“In the U.S., we have a huge area of relatively wet woods, and we tend to idolize planting trees as sort of the ultimate environmental act,” Fagan says. “But there’s a lot of value in grasslands and savannas that we don’t necessarily see. And when you plant trees, you essentially destroy that ecosystem.”
In response to his team’s new research, “I would really like to see governments around the world reassess their restoration plans,” Fagan says, “or at least be more transparent when their plans involve tree planting, especially in areas that may not be appropriate for planting trees.”
Park or plantation?
Fagan’s new paper also revealed the extent to which tree plantations are invading protected areas. The problem was so bad that he had to overhaul the algorithm his team used to differentiate between data representing natural forest regrowth and tree plantations.
Initially, the algorithm used park boundaries as a proxy for natural forest regrowth areas. But it wasn’t working. To figure out what was wrong, Fagan spot-checked 20 parks, and found that three had multiple plantations inside them. That got him curious.
Six weeks later, he had manually checked for plantations in every park in the tropics. When he found plantations, he either redrew the park’s boundaries or, if the park was too compromised, removed it from the data completely. Using the resulting new maps, the algorithm could detect natural forest regrowth versus tree plantations with more than 90 percent accuracy.
“It was very disturbing to see there were just so many parks that were compromised,” Fagan says.
The new maps allowed the team to find many more regrowth areas and plantations than expected from government estimates. Several UMBC undergraduates are authors on the paper because of their contributions to this data analysis. Each student manually checked at least 1,000 patches, some as many as 3,000.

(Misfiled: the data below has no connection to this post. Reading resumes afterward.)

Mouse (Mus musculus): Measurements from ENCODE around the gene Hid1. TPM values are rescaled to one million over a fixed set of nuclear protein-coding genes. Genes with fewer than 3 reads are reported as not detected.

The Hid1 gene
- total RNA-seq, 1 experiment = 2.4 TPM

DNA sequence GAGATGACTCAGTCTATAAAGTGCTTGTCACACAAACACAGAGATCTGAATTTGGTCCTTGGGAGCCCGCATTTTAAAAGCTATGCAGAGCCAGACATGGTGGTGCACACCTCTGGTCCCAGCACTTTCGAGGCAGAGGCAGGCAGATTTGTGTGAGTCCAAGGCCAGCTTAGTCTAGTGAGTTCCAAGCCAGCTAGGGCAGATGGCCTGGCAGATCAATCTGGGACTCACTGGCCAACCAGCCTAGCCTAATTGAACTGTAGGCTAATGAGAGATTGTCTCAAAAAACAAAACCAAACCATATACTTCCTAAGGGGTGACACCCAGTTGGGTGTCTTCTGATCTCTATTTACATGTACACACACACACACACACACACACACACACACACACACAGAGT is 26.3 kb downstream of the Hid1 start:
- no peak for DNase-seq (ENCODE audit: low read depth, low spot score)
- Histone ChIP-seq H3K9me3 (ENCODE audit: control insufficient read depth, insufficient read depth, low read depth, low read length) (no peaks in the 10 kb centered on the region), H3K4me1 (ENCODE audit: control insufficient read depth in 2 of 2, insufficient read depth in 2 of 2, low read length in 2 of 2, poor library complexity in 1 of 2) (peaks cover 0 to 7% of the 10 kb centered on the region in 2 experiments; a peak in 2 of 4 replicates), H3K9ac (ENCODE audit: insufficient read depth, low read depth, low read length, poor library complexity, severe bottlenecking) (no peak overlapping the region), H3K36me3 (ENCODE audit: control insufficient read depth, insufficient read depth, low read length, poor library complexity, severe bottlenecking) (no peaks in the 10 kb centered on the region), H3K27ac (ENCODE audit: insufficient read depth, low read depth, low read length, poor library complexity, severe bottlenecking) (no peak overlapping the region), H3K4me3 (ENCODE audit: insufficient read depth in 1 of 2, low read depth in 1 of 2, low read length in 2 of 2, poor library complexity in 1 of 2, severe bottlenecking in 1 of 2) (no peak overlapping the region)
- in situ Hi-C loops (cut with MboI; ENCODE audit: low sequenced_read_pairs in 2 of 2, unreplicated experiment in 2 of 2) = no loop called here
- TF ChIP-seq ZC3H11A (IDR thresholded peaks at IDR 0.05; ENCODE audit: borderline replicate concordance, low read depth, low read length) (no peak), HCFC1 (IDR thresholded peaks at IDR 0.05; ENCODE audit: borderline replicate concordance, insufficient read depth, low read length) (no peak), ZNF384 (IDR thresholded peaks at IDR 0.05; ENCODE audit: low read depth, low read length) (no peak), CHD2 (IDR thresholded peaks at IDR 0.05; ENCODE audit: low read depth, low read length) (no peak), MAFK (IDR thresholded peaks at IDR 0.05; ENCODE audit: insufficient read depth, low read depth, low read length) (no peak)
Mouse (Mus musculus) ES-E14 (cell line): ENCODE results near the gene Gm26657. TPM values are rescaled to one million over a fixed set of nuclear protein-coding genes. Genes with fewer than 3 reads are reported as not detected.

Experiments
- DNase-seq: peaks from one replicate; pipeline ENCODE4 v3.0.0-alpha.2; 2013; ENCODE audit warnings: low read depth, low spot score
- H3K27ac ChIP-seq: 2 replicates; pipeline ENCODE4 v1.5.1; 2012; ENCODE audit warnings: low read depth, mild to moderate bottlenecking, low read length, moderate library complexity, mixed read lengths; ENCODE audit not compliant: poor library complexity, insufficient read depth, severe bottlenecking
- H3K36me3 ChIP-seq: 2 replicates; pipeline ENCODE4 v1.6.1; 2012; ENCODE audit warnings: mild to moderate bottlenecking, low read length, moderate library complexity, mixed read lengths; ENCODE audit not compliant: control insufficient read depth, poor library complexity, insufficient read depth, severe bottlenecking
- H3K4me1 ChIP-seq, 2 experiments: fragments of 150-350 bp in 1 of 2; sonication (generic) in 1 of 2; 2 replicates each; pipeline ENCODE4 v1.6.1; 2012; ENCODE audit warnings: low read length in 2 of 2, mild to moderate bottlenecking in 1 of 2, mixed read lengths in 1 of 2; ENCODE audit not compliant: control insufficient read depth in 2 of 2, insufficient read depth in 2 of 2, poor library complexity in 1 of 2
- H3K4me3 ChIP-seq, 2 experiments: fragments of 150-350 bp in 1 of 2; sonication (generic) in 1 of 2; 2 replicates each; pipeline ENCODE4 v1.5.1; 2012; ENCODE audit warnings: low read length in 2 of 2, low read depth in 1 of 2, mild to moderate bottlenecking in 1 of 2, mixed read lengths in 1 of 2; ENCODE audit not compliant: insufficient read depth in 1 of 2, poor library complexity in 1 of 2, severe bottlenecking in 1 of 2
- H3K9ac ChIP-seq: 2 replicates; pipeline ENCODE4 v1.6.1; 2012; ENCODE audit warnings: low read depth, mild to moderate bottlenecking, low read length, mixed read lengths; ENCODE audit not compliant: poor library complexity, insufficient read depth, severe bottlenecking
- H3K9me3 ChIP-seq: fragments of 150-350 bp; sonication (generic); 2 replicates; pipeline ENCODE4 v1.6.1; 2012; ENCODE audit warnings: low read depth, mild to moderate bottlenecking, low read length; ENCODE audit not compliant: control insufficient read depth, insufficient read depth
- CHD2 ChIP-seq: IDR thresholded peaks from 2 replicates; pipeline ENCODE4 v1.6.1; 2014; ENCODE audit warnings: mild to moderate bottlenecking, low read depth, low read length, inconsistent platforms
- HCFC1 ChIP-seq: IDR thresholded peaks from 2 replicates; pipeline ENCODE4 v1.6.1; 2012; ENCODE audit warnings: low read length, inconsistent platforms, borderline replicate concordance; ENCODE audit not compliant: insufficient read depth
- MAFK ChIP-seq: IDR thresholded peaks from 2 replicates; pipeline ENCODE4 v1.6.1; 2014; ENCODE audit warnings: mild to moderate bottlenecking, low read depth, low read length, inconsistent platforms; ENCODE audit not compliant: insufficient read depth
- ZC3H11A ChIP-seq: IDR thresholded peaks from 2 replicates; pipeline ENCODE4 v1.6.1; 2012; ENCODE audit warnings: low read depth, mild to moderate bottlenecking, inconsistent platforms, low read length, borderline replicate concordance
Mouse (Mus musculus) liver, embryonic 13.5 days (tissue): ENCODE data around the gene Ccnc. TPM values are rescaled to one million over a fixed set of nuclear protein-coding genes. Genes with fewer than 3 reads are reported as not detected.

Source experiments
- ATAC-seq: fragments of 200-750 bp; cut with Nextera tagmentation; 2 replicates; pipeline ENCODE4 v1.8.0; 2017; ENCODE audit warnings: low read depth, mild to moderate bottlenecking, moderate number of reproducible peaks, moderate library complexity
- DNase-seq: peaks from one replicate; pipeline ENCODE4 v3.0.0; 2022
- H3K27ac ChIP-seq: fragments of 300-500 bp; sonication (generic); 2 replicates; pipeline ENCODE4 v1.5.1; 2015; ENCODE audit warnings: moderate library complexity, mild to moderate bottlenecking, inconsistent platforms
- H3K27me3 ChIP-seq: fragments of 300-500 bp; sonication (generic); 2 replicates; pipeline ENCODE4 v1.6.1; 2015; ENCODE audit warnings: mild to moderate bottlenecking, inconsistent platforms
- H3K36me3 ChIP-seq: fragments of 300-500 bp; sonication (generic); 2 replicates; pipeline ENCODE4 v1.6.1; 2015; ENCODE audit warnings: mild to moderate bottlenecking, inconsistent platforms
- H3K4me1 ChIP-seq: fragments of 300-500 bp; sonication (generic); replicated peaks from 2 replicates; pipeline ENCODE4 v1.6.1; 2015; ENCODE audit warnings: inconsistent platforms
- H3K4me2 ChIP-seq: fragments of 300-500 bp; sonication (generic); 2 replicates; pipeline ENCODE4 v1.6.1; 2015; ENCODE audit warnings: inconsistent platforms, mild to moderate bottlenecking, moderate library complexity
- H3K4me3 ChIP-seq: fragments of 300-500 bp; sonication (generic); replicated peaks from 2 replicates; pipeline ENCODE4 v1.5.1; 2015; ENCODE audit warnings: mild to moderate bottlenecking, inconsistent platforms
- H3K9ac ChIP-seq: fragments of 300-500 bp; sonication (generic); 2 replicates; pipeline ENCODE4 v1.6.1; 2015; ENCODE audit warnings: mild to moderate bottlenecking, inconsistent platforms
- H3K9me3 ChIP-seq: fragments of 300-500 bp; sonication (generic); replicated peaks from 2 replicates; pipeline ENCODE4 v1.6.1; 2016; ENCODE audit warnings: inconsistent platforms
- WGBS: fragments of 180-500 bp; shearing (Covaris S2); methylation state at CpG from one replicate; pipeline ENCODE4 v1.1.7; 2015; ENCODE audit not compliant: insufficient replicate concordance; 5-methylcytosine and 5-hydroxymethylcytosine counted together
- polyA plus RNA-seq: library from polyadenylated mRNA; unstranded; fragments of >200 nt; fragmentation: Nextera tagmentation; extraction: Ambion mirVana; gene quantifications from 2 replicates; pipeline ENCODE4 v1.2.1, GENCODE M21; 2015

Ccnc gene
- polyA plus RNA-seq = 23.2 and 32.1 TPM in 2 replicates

“In the end, the tropics is a much more modified place than we were expecting,” Fagan says. “There’s a whole host of reasons that we see these encroachments, but they’re definitely happening all over the world. We see a steady erosion of these parks by plantations, and the industry is just getting started.”
Reason for hope
When setting out on this research, the team had a simple question: How many planted trees are there in the world? “It seemed like a strange thing not to know,” Fagan says. As the work progressed, they asked whether trees were being planted where they shouldn’t be and whether plantations were expanding into parks. They’ve found the results concerning, but they also have reason for hope.
Trees can do a lot of good, and planting more of them can be a significant factor in addressing the impacts of climate change. But it has to be done right. “This paper shows it’s possible to monitor natural forest versus plantation at a global scale,” Fagan says, “so we can encourage the results we want and discourage results we don’t want.”
He also hopes the results will inspire everyone to be more conscious of where their products — from paper to food to shampoo to tires — come from, and to demand that companies producing those products in tree plantations adopt more sustainable practices.
“If we make our choices en masse, it does shift the direction that these companies go in,” Fagan says. And despite our love for trees in the U.S., he notes, forests are not the only ecosystems that can help mitigate the effects of climate change and biodiversity loss. Savannas and prairies also have an important role to play.
“We need to be cognizant that not all tree planting is beneficial for the ecosystem involved,” Fagan says. “The right tree in the right place is the right answer.”